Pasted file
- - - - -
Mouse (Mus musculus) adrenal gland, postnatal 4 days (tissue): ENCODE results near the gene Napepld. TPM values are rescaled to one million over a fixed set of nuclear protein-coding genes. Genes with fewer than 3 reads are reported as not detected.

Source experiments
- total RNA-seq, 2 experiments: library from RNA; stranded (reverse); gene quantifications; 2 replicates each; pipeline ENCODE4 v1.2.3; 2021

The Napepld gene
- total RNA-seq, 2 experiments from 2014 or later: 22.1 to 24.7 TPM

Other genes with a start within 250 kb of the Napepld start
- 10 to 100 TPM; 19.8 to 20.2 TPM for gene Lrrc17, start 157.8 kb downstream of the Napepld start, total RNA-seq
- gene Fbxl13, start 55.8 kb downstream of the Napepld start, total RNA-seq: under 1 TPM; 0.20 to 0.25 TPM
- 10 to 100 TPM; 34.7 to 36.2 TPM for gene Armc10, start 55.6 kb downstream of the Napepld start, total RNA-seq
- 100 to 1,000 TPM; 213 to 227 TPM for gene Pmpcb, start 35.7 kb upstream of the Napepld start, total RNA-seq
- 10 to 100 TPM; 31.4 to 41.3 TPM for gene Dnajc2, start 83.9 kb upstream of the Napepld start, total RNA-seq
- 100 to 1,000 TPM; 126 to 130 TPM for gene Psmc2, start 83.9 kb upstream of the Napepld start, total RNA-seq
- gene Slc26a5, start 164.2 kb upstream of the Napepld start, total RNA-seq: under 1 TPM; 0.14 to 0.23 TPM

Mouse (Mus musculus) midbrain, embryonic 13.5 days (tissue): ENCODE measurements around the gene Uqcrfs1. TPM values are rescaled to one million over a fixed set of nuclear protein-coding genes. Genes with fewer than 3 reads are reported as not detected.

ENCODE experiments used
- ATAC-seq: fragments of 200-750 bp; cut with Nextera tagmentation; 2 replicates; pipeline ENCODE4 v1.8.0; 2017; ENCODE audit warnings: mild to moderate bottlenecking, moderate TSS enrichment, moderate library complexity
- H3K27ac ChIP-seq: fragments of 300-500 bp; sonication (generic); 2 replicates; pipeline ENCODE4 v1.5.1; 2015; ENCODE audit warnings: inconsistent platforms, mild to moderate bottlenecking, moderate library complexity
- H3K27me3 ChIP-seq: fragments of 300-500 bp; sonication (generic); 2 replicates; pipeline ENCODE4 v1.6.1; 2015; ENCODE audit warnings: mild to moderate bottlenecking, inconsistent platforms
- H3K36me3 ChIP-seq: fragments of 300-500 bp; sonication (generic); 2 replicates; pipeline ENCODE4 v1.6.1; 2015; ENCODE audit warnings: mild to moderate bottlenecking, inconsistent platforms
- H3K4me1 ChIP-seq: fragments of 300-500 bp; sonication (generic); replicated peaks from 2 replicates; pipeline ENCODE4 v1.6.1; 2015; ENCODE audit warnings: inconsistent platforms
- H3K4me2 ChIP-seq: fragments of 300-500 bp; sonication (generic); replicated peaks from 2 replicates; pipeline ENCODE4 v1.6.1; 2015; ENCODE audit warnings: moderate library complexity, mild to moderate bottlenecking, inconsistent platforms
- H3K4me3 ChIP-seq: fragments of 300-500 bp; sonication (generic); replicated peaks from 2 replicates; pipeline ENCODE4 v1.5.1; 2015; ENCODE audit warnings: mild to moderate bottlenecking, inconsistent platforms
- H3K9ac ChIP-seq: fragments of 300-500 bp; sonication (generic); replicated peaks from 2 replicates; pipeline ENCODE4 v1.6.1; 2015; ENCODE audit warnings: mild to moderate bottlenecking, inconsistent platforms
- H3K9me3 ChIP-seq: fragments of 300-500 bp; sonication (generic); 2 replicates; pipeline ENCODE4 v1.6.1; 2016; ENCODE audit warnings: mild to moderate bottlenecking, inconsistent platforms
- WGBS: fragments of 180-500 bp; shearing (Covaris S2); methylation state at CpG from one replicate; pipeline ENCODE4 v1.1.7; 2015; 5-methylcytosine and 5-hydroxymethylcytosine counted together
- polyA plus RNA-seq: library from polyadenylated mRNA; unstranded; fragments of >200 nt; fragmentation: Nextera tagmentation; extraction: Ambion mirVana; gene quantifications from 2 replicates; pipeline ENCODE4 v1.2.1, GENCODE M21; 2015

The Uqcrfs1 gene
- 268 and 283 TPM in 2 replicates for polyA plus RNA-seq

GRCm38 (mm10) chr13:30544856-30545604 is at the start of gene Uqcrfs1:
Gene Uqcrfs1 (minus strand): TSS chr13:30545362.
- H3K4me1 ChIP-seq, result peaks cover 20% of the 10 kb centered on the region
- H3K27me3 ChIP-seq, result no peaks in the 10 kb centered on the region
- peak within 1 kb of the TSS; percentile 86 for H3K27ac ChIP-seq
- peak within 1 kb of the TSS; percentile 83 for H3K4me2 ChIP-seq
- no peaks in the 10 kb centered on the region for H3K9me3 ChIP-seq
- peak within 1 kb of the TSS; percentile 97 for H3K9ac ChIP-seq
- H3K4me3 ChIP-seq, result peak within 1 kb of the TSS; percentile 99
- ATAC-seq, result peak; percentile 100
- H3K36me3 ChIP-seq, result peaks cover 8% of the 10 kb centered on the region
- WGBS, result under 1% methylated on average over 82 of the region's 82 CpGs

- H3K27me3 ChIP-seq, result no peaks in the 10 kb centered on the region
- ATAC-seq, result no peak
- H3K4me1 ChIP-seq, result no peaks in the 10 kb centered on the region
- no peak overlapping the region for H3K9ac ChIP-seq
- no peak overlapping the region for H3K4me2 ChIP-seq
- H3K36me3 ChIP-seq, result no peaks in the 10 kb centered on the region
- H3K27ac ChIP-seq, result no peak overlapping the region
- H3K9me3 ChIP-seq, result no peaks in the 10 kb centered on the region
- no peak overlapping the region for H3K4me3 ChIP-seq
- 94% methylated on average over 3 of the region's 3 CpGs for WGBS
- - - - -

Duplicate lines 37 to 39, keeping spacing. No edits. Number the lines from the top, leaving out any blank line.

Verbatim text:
- H3K4me3 ChIP-seq, result peak within 1 kb of the TSS; percentile 99
- ATAC-seq, result peak; percentile 100
- H3K36me3 ChIP-seq, result peaks cover 8% of the 10 kb centered on the region